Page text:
Week Eight- Che, Part 1- The Argentine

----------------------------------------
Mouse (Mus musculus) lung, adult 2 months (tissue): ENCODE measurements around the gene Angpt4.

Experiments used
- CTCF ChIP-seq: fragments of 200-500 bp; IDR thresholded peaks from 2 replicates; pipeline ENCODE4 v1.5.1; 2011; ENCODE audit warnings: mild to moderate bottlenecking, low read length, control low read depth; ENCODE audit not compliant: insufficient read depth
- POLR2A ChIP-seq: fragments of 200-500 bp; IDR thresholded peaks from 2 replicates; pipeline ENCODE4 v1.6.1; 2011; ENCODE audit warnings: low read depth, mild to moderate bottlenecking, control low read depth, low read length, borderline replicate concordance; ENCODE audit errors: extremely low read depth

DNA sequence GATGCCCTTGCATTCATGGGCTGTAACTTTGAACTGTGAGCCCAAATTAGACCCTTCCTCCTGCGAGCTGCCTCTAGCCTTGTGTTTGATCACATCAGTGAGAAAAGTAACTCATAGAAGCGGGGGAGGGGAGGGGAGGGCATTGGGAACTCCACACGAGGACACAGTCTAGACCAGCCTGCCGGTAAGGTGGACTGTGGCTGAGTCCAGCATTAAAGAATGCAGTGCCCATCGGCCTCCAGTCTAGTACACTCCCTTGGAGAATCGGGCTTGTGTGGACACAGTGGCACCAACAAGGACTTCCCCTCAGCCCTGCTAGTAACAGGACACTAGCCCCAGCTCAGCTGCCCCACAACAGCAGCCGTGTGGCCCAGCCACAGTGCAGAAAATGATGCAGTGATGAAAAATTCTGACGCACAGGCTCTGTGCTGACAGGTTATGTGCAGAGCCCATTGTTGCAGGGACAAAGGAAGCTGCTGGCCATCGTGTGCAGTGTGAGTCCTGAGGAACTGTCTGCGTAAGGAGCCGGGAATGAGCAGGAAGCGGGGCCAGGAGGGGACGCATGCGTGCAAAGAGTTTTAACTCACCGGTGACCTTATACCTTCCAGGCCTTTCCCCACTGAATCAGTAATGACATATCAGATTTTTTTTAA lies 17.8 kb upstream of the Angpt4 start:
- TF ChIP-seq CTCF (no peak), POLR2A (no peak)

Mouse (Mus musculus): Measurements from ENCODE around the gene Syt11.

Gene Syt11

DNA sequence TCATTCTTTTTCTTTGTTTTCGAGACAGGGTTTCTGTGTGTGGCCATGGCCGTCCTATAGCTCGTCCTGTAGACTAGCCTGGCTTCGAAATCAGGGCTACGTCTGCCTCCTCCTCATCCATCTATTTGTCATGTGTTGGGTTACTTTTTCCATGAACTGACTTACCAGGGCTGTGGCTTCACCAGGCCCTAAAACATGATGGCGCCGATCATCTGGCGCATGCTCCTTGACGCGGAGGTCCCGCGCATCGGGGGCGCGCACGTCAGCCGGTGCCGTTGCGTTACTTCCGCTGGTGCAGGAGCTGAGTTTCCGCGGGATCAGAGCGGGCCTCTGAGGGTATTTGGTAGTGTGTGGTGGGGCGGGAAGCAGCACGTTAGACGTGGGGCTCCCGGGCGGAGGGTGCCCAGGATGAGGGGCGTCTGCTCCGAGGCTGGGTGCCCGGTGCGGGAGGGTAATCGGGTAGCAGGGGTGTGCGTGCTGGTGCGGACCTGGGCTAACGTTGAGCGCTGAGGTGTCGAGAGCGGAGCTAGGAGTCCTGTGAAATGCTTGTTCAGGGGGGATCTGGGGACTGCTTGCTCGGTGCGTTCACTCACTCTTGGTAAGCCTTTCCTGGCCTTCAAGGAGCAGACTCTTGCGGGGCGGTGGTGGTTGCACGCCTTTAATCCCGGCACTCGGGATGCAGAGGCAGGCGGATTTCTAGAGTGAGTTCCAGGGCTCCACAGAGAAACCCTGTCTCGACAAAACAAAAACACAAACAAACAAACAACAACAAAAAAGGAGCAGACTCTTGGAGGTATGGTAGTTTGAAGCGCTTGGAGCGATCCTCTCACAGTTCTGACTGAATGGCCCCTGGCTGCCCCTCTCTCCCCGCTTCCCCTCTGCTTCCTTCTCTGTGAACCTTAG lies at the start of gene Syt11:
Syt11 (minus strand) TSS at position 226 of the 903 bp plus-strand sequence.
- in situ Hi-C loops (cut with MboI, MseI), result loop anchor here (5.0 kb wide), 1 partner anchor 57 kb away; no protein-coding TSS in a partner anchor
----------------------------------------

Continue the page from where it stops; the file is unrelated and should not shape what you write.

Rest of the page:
<br /><div class="MsoNormal" style="text-indent: 0.5in;">In the film <i>Che, Part 1: The Argentine</i><span style="font-style: normal;">, the audience gets a glimpse into the physical struggle for the rise to power gained by Castro and his followers in Cuba. It is interesting to see, especially in the scenes where Che, or Guevara, is addressing the other countries of the United Nations, how he feels about the support of the Cuban government and the actions taken by other nations. However, one gets a more in depth and direct approach into how Guevara feels about worldwide action taken by the United States to combat communism in his <b>“Message to the Tricontinental Congress.”</b> Guevara does not accept the United States excuse that it is stopping communism but feels that the US government is power-hungry and materialistic. These leaders, according to Che, will stop at nothing to achieve their goals, even exploiting the innocent, like the South Koreans. One could inquire if Che was using the United States’ actions to make the revolution, which he played a major role in, appear more successful to countries around the world. Guevara is aware that the United States is one if Cuba’s largest threats and most likely would want as many allies as possible if it came to a war.<span>&nbsp; </span></span></div><div class="MsoNormal"><span>&nbsp;&nbsp;&nbsp;&nbsp;&nbsp;&nbsp;&nbsp;&nbsp;&nbsp;&nbsp;&nbsp; </span>Guevara knows that if he makes the United States look like their only goal is the occupation and successive material gains from occupying countries like Vietnam and Korea, and not the concern for the citizens of this country, that less people will be likely to support the war effort made by the United States. Although Guevara obviously is not alive at this time to comment on it, his same argument could be seen in the US fighting in Afghanistan and Iraq, with the Middle East being a prime source of oil. Guevara also makes a very profound statement about the United States involvement in other countries in his speech, <b>“Guerrilla Warfare: A method.”</b> Most of the recent wars that the United States has been involved in have been mainly carried out through guerrilla war style, including in Vietnam, Korea, Afghanistan, and Iraq. As history and current events show, the United States has not been completely successful in any of these wars, which makes one stop and think when Guevara states that guerrilla type wars can only be won with support from the people. </div><div class="MsoNormal" style="text-indent: 0.5in;">Another nation, like the US, cannot come in and win a war of this type unless the home nation is backing it. One can see how easy it now is to figure out why the US has not been successful, concluding that these particular wars may not be in the nest interest of the people of these countries. This does not mean, however, that the United States does not think that it is doing these countries a favor or that they entered these conflicts solely for material gains.<span>&nbsp; </span>Guevara is obviously showing that a successful revolution, like that of the one in Cuba is only possible if the citizens of that country are unhappy and willing to fight for the type of government that they believe in. </div><div class="blogger-post-footer"><img width='1' height='1' src='https://blogger.googleusercontent.com/tracker/1328590662320988729-6750331124860961948?l=kmclean5-history475.blogspot.com' alt='' /></div>